This section looks to offer practical advice and outline the procedures linked to homework for students and parents/carers.

There is no doubt that regular homework can play a significant role in the learning and progress of young people and that the regular completion of homework contributes to a student’s academic achievement and to the development of wider life skills. With the pressures on Key Stage 4 and 5 students with the external exams, homework throughout school life encourages students to take ownership of their learning, developing their own organisation and time keeping skills.

Why is homework important?

  • Homework offers students an opportunity to practice and develop skills.
  • Homework offers students an opportunity to consolidate the knowledge and understanding that they have developed in the classroom and gives students useful time to reflect on their learning.
  • Homework encourages students to learn how to organise and manage their time.
  • Homework encourages students to take greater responsibility for their own learning and can facilitate the independent learning skills that are so important in school and in later life.
  • Homework can help students to develop greater resilience and resourcefulness. Students can develop the confidence to deal with frustration, to overcome difficulties and to solve problems.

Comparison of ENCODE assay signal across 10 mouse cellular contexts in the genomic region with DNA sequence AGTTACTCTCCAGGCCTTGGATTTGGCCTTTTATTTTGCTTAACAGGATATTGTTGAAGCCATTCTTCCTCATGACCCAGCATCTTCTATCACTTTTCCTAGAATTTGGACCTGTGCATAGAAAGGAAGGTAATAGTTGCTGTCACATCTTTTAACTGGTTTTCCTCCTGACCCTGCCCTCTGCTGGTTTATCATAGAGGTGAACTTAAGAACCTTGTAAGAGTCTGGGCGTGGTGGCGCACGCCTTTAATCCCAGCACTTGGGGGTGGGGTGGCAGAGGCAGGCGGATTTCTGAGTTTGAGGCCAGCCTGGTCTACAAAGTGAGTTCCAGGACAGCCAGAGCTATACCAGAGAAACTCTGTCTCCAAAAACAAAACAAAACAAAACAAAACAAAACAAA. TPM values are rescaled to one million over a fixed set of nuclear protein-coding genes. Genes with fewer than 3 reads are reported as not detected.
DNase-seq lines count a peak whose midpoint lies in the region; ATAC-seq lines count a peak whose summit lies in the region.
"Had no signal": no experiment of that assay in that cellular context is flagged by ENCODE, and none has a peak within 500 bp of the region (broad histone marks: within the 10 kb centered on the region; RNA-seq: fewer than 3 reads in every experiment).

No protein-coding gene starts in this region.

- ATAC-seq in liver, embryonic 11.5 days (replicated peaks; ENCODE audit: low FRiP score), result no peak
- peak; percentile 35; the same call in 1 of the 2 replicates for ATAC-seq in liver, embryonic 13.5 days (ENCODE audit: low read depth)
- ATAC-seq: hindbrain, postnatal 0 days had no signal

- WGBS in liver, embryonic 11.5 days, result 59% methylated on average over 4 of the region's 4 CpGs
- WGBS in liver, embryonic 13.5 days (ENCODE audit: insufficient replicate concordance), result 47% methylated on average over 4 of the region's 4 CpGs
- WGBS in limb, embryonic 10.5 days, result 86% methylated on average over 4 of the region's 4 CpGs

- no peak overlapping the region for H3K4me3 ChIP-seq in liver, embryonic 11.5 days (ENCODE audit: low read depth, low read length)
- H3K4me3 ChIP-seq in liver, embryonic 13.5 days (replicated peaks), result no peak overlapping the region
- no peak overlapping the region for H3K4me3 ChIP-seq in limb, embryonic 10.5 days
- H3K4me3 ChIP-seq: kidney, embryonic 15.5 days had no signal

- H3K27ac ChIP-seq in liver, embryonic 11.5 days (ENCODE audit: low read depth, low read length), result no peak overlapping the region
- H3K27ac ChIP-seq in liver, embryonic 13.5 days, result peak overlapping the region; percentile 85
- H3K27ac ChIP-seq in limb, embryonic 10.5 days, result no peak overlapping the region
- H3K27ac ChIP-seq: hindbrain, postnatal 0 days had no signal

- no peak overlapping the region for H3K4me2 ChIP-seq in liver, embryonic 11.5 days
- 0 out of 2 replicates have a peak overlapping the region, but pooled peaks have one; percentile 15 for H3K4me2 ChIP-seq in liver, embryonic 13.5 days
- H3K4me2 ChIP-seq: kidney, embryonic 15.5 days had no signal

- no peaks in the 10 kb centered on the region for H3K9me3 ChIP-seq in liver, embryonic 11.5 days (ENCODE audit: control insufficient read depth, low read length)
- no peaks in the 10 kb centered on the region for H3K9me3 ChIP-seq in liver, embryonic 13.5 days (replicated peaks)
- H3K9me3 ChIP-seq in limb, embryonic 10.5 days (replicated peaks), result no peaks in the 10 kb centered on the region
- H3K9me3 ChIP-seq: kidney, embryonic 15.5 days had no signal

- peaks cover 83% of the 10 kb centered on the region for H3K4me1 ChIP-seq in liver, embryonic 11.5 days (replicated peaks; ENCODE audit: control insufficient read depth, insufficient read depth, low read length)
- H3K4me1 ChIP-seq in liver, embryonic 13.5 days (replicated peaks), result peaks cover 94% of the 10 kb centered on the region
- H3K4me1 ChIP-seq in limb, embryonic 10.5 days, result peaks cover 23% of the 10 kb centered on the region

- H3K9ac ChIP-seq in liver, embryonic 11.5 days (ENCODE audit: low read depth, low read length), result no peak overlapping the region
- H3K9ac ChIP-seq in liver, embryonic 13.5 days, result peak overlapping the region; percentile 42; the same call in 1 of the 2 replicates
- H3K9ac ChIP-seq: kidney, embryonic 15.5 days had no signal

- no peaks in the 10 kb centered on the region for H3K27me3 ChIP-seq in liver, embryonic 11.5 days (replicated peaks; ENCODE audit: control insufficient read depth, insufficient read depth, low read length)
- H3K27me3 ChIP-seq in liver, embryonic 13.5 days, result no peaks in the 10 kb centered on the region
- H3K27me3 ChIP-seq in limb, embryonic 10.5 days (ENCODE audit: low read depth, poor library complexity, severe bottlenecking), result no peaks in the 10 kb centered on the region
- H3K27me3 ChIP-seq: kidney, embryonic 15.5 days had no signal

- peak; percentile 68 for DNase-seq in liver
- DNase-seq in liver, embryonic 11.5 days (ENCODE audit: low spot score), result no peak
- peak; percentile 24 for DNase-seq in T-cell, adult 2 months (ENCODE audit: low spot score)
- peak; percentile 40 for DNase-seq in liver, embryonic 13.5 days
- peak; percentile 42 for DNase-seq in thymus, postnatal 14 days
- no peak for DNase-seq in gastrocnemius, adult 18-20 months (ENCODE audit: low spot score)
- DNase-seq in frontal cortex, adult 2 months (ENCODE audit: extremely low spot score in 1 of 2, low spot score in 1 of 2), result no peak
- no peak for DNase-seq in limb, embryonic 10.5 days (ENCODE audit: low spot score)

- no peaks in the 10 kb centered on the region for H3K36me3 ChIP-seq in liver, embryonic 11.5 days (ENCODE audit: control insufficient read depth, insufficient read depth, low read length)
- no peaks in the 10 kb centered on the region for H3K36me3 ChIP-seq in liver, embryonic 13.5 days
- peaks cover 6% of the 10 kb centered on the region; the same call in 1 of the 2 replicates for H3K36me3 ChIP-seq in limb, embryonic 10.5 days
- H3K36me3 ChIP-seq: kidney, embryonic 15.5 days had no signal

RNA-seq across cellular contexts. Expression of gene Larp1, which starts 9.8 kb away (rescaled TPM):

• Homework can offer opportunities to pre-learn materials and content prior to learning, in order to allow for deeper learning to take place in the classroom.
  • Homework tasks can be an opportunity for the teacher to assess a student’s understanding of class work. This may reveal areas of difficulty that can be addressed. For other students, homework may provide an opportunity to stretch their thinking and delve more deeply into issues.

Homework can promote the development of important key skills such as literacy, numeracy and ICT.

At Sprowston Community High School we use Doddle in order to set, record, share and support homework. Doddle offers a range of resources for students to use in order to support their learning across all their subjects and also for teachers to share important resources electronically, safely and easily. It also offers a platform for parents to see and monitor what homework has been set and whether deadlines have been met or progress made. For students it also offers the opportunity for instant feedback from quizzes and online assessments.